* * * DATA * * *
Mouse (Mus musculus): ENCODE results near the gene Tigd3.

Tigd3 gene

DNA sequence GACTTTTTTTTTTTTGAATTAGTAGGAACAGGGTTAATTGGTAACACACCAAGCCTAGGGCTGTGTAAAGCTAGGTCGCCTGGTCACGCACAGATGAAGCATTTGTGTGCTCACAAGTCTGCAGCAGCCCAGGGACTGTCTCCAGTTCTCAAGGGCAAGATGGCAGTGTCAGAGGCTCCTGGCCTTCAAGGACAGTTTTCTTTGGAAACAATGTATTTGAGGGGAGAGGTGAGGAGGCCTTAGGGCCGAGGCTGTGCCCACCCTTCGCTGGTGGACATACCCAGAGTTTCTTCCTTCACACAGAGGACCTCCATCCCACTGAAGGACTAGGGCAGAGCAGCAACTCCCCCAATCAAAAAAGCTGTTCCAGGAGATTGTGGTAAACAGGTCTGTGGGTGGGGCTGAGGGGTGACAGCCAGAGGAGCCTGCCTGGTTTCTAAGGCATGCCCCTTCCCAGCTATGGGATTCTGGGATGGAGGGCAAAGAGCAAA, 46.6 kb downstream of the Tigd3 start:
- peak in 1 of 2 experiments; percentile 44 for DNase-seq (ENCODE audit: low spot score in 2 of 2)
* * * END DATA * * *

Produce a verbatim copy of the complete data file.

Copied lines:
Mouse (Mus musculus): ENCODE results near the gene Tigd3.

Tigd3 gene

DNA sequence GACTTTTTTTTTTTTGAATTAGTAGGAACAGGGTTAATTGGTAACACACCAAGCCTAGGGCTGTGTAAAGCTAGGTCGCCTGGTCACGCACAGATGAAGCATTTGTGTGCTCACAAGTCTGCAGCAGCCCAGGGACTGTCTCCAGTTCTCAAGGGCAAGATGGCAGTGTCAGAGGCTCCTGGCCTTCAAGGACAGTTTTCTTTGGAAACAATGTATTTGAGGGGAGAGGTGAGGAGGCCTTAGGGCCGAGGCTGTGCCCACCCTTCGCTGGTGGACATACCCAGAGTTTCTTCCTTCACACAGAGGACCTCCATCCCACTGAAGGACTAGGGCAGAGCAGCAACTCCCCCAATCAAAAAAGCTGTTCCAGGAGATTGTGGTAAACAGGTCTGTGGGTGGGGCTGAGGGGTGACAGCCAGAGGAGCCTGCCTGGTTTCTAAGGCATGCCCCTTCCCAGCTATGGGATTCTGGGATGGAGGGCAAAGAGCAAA, 46.6 kb downstream of the Tigd3 start:
- peak in 1 of 2 experiments; percentile 44 for DNase-seq (ENCODE audit: low spot score in 2 of 2)